Then, he called his long-time Assistant Director with whom he collaborated with till late, Upali Perera, and asked him to give me an advertisement and also a letter requesting the Gnaanaartha Pradeepaya press to give me access to the printing block with the artwork for the advertisement. He gave me money for the advertisement before the advertisement was published and even before reading a single page of the magazine. He simply gave me his blessings to go ahead and print it. That was my first encounter with him. I will never in my life forget his benevolent help. I could actually publish two editions of the magazine from the money that he gave me. However, after two years, in 1980- I became a professional Assistant Director. I was still schooling.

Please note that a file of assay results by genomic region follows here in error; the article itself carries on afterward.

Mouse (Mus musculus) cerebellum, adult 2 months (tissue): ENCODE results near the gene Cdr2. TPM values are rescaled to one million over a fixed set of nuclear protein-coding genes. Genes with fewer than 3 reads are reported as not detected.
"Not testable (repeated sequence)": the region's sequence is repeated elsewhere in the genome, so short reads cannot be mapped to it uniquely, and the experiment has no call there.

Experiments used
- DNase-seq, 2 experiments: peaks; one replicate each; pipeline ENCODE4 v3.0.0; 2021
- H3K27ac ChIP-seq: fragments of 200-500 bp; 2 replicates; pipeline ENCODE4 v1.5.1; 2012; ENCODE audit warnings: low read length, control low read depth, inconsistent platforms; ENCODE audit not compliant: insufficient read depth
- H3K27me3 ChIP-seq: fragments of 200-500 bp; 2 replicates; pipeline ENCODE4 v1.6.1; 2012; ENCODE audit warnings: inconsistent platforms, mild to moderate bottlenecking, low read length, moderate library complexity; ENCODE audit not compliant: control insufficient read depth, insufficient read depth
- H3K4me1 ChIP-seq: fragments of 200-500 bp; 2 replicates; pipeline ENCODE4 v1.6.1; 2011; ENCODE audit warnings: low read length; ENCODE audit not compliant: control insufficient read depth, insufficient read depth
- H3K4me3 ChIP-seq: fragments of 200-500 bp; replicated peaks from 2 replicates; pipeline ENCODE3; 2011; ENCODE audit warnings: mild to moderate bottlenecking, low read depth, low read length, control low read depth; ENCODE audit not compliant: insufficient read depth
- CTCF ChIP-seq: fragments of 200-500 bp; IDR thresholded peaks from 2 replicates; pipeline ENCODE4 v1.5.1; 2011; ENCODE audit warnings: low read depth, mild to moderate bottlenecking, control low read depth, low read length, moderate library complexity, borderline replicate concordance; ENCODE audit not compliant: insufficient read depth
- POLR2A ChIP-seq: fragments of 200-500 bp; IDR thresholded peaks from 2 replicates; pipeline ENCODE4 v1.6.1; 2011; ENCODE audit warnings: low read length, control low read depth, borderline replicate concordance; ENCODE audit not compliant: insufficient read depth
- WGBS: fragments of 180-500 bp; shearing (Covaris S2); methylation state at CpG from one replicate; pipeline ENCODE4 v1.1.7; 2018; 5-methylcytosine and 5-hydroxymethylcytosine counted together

Lester made immortal films for the Sri Lankan and international audiences. Unfortunately,  he could only produce a few films during his lifetime – roughly 20 films. If he had been given the opportunity, he could have made more extraordinary films. What disappoints me the most is his unfulfilled dream. He dreamt of establishing a National Film Archive 50 years ago. Not the cost of building one highway, but the money spent on two km of a highway was sufficient to make that dream a reality. The policy makers, politicians of this country, the officials in charge of the Film Corporation were not able to make his dream come true, not even 50 years later. But although he is no more, his dream is very much alive.